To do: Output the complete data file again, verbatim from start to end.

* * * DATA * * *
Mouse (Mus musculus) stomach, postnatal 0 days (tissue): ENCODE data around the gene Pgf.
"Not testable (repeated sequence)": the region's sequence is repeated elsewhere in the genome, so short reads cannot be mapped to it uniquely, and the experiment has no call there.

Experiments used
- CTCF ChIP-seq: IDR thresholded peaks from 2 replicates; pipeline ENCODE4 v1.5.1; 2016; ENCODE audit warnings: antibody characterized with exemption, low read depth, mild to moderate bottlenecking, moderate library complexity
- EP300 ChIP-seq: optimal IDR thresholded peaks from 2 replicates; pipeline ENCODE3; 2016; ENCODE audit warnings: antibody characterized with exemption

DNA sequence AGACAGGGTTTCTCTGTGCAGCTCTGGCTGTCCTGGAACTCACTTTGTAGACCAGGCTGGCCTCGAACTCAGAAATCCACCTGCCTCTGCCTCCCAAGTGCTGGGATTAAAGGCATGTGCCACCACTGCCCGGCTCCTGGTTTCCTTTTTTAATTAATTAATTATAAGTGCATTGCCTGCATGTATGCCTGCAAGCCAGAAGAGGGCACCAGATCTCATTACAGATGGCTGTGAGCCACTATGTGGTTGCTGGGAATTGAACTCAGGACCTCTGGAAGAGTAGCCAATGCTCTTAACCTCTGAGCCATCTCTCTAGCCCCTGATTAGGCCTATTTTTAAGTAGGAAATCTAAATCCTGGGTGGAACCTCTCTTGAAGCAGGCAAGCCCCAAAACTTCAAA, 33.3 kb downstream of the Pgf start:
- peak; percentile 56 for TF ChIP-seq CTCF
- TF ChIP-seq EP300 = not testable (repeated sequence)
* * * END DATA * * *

Mouse (Mus musculus) stomach, postnatal 0 days (tissue): ENCODE data around the gene Pgf.
"Not testable (repeated sequence)": the region's sequence is repeated elsewhere in the genome, so short reads cannot be mapped to it uniquely, and the experiment has no call there.

Experiments used
- CTCF ChIP-seq: IDR thresholded peaks from 2 replicates; pipeline ENCODE4 v1.5.1; 2016; ENCODE audit warnings: antibody characterized with exemption, low read depth, mild to moderate bottlenecking, moderate library complexity
- EP300 ChIP-seq: optimal IDR thresholded peaks from 2 replicates; pipeline ENCODE3; 2016; ENCODE audit warnings: antibody characterized with exemption

DNA sequence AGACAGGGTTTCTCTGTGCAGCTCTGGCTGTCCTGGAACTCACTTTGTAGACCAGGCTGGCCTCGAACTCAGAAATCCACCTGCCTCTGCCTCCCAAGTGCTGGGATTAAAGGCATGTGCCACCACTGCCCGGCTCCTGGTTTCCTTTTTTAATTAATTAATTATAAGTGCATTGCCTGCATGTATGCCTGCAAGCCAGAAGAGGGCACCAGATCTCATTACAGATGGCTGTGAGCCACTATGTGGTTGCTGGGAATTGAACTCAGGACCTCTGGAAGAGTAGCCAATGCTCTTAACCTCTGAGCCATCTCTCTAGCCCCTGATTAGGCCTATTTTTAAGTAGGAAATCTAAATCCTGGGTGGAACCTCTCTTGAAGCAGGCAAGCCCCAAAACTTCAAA, 33.3 kb downstream of the Pgf start:
- peak; percentile 56 for TF ChIP-seq CTCF
- TF ChIP-seq EP300 = not testable (repeated sequence)